The great value of hawthorn is that, although it can have profound healing effects, it achieves these in a gentle and supportive way.

-Conway (2001)

HAWTHORN BERRY LEATHER:

  • Pick ripe hawthorn berries and place in a saucepan with half their volume of water. Simmer gently for about 15 minutes and allow to cook. Blend the mixture briefly to loosen the pulp from the seeds or mash it with a potato masher, then rub the pulp through a course sieve.
  • Pour the strained pulp into baking trays so that it is less than a quarter-inch thick, and put the trays in an oven at the lowest temperature setting to dry. If you have a food dehydrator, you can put the fruit leather trays in that, following the manufacturer’s instructions.
  • Leave until the pulp is dry and leathery and can be peeled off the trays with out being sticky. Cut up and store in airtight jars.

Eat about a 1 inch square every day to help keep your heart and circulation healthy.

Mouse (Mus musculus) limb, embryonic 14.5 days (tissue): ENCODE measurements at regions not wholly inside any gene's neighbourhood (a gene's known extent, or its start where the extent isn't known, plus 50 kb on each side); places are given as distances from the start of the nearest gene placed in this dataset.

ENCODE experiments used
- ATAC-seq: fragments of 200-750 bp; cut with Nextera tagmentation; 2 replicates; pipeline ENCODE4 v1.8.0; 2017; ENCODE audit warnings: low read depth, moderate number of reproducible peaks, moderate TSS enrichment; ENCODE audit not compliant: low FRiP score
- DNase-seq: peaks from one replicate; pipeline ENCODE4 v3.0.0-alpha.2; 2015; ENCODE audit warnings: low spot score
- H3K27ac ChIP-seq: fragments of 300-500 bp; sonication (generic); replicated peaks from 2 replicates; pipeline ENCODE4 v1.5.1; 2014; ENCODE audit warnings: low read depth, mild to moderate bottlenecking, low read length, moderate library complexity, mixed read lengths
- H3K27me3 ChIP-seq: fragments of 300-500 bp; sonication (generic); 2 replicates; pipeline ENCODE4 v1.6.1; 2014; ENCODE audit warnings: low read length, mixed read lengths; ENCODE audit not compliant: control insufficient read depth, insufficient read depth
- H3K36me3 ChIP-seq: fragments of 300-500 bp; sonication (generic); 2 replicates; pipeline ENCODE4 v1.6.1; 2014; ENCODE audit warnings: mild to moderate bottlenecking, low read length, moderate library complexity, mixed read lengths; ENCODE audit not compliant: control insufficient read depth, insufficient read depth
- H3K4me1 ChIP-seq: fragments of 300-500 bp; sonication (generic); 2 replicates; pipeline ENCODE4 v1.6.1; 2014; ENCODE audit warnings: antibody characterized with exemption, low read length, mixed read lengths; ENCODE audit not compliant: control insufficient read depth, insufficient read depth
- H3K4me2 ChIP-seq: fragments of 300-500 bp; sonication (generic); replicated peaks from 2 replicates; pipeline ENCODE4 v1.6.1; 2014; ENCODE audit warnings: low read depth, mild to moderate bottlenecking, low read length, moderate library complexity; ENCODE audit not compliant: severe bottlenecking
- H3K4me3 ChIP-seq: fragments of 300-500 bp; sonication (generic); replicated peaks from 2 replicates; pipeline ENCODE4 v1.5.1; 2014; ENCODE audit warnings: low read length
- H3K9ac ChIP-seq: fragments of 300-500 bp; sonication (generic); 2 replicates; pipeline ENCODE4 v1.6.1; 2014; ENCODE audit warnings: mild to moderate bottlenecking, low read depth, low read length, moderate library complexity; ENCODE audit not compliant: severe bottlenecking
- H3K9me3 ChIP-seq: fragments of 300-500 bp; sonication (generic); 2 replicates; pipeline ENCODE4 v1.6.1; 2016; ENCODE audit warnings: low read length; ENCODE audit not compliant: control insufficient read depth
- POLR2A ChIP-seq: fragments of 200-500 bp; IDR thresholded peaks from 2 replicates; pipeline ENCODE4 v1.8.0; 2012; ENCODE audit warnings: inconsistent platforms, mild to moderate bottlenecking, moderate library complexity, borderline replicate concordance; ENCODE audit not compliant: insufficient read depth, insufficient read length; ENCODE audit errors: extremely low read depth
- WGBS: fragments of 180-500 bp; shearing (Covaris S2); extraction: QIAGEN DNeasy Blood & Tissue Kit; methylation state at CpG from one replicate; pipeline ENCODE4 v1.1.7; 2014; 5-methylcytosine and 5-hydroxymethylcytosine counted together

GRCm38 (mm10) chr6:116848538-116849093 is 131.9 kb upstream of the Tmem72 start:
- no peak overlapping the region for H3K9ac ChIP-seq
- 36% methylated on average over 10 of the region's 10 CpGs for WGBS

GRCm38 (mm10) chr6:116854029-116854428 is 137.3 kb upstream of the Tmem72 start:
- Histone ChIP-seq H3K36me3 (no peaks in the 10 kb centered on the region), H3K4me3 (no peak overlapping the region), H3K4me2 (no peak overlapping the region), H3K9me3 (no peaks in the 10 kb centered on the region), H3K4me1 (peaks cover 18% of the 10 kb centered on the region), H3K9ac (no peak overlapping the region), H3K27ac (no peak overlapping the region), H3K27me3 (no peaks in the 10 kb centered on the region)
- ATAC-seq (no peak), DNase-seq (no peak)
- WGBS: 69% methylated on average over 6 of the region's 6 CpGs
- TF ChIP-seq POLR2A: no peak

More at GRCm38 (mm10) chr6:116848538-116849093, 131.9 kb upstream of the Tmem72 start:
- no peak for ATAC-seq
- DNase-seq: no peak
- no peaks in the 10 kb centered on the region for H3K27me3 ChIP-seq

______

HAWTHORN BERRY SYRUP:

  • Slowly bring 1 lb. berries to 1 pint water to a boil. Mash and turn off heat. Leave mixture to stand overnight, and then bring to a boil again. Turn down heat and simmer gently. Berries will lose color, turning yellowish. Decoction may smell fishy at first, but that is okay.
  • Reduce to half the mixtures volume. Allow to cool and squeeze out juice. Measure or weigh juice and add equal amount of honey. Heat enough to dissolve honey, then pour while still warm into clean bottles.
  • Finished syrup will taste kind of like strawberries. Syrup keeps longer if made with sugar, but honey has its own medicinal properties, unlike sugar.

Take 1 tsp. of syrup p/day as a heart tonic, for abnormal blood pressure, mild angina, anxiety and restlessness.
______

HAWTHORN TINCTURE:

*The best hawthorn tincture is made in two parts.

  • In spring, gather flowers when they are fresh. Remove any large twigs and pack into jar. Fill jar with vodka, cap and shake gently to remove air bubbles.